There are so many different ways of managing diabetes, in this blog I’m talking about Type 1 diabetes because that’s what I live with.
Have you ever noticed how the negative nellies among us, will argue with anything that’s different from what they are used to, but for me it’s important to at least consider new technologies and regimes and then try to make an informed decision about what’s right for me.
I do wonder though what goes on in the mind of those who refuse to embrace change and a possible improved lifestyle.
Do they not want an easier way to manage Type 1 diabetes daily or is it a crutch they’ve grown dependant on?
– There was a time when injecting insulin wasn’t discovered for treating Type 1, back then they just died.
– There was a time when needles needed to be sharpened, now it’s all tiny disposable pen needles so fine it’s hard to see them.
– There was a time when blood glucose monitors were huge and took ages to give a reading.
– There was a time when checking for ketones involved peeing on a stick and watching for the colour to change before knowing a result.
( now ? We check that with blood too )
Much more accurate and remember ketones show in blood before it reaches urine so it’s earlier detection.
Now imagine if the negative nellies were listened to and heard………
We simply wouldn’t be alive! So think on before being put off by the rantings of those rejecting change !
A lot of us count carbohydrate in foods and inject or pump insulin to cover those foods and prevent them from throwing too much glucose into our blood stream.
However some of us curtail our carbohydrates for easier diabetes management and find our blood glucose is less likely to be erratic if we consume less carbs.
There are also many ways to check and monitor our blood glucose constantly.
The standard blood glucose meter involves pricking a finger, drawing blood and popping that drop of blood on to a strip that’s inserted in a meter. Most meters are fairly accurate as they must comply with European standards, but some are more accurate than others.
The freestyle Libre FGM ( flash glucose monitor ) involves wearing a sensor on the back of your arm, then using a reader you scan the sensor and get a glucose reading from the Interstitial fluid under the skin, not always quite as accurate as testing blood, but successfully used by many people with Type 1 diabetes.
It’s important to state here that this is not a continuous glucose meter as you only get a reading when you have scanned the sensor and there are no alarms for high or low readings.
The CGM ( continuous glucose meter )
I’m talking here about the Medtronic enlite as this is the one I wear and know about. This is also getting a glucose reading from the Interstitial fluid under the skin, I wear mine on my tummy. I find it very accurate and love the fact that it alarms to warn of oncoming Highs and lows, it’s a CGM because the readings are continuously just there without the need for any type of action or scanning from me.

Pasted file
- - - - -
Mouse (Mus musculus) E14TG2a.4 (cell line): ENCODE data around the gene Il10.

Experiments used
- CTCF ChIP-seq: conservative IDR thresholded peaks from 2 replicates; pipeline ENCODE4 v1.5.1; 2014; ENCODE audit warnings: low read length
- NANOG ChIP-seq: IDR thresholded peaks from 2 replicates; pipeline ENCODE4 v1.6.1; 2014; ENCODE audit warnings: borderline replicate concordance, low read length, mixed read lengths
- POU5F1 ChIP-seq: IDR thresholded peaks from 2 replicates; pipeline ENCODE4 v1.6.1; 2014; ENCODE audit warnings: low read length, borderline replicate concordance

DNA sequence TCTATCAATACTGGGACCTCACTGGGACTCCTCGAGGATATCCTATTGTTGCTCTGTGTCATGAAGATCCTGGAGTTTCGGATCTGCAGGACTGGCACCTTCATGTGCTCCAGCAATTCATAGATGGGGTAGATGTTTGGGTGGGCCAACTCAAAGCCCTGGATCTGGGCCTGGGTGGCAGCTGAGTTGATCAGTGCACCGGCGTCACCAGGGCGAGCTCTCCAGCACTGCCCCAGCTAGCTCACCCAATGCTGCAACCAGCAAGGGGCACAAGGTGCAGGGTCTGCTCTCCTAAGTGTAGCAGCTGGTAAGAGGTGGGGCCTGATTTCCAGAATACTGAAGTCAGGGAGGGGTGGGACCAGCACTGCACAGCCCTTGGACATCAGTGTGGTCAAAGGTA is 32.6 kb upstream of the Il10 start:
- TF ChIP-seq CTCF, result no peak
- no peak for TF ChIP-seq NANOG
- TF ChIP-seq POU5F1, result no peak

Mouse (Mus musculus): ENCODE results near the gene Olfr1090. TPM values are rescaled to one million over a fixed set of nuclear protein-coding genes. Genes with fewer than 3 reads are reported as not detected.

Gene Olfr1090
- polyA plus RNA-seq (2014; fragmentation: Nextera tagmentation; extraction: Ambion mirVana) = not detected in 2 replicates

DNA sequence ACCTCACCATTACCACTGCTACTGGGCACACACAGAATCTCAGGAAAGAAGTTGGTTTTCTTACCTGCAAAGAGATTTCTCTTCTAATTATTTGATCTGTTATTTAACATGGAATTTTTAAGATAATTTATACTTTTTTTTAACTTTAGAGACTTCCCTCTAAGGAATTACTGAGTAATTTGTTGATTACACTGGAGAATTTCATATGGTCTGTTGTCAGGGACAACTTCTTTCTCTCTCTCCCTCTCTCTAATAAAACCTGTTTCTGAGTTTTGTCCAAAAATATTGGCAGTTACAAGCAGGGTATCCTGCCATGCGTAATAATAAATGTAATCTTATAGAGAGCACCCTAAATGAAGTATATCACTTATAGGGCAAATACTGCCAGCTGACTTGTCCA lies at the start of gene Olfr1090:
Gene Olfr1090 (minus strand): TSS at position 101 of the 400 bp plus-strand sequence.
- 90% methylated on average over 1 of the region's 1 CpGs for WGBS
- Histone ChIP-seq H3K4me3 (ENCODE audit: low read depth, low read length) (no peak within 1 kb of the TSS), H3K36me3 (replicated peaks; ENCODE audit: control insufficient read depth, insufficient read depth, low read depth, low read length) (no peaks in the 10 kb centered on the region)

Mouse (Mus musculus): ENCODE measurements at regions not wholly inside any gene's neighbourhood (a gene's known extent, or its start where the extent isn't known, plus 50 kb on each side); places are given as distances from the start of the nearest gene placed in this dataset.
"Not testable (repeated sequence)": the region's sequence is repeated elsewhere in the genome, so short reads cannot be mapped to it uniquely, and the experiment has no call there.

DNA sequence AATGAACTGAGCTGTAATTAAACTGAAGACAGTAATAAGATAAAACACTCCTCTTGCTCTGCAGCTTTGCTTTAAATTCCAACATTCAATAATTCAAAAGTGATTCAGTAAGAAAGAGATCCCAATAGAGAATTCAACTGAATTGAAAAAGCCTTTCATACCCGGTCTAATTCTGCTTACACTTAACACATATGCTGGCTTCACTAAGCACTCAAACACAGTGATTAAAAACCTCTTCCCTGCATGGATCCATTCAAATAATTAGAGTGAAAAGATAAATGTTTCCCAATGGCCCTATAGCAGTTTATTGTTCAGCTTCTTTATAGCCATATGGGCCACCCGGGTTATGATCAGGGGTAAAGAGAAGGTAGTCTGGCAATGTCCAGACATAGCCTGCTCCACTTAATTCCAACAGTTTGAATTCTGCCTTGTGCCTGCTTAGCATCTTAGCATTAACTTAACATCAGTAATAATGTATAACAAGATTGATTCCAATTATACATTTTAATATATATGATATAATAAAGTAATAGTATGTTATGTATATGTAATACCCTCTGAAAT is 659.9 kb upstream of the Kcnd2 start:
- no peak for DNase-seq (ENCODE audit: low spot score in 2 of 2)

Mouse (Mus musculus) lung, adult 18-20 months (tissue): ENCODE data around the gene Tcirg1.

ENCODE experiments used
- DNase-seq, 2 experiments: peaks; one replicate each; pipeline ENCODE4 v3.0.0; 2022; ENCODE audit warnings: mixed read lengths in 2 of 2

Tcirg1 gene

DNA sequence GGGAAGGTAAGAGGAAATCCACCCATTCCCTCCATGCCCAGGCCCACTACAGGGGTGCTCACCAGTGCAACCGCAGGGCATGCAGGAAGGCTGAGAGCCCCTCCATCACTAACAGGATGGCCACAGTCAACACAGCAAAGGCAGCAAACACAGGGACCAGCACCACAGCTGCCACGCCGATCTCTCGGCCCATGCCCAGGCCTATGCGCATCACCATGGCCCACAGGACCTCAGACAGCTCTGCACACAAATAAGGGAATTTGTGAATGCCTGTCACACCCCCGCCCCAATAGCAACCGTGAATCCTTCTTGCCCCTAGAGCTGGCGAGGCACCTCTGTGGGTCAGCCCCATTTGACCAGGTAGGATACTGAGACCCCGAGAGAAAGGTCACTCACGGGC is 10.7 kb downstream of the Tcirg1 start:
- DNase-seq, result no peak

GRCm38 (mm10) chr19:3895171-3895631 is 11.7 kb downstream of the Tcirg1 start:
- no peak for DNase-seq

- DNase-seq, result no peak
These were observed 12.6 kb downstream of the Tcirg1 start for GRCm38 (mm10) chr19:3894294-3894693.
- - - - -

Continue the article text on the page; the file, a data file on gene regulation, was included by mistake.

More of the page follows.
Apple and others are working on a non invasive wearable blood glucose monitor but as yet we have no data on how accurate or successful these will be.
We ourselves dictate our limitations, we also dictate our successes .
For those who think diabetes is caused by an unhealthy lifestyle let me clarify a few things.
Type 1 diabetes is an autoimmune disease, nothing I did or didn’t do caused it and nothing I do will cure it. There is currently no cure for type 1 diabetes and no one knows what causes type 1 diabetes,
Type 1 diabetes happens because our own antibodies attack and destroy an organ in the body, a response when antibodies that normally fight infection / disease mistake a part of the body as foreign and attack and destroy it. When this happens to the islets in the pancreas we stop producing insulin so we need to inject or pump insulin in to live.
Without insulin a person with Type 1 diabetes would die.
There are many factors that contribute to a diagnosis of type 2 diabetes so pre judgment of a “lifestyle choice” Is unfair at very least.
A person with type 2 diabetes is producing insulin of their own but for many reasons their body cannot or does not use it correctly or efficiently.
People with type 2 diabetes are generally treated with oral medication and sometimes with insulin injections .
A person with type 2 diabetes injecting insulin does not mean they now have type 1 diabetes. Type 2 diabetes never becomes type 1 diabetes, they are 2 completely different conditions / diseases with similar symptoms and similar complications if not managed correctly.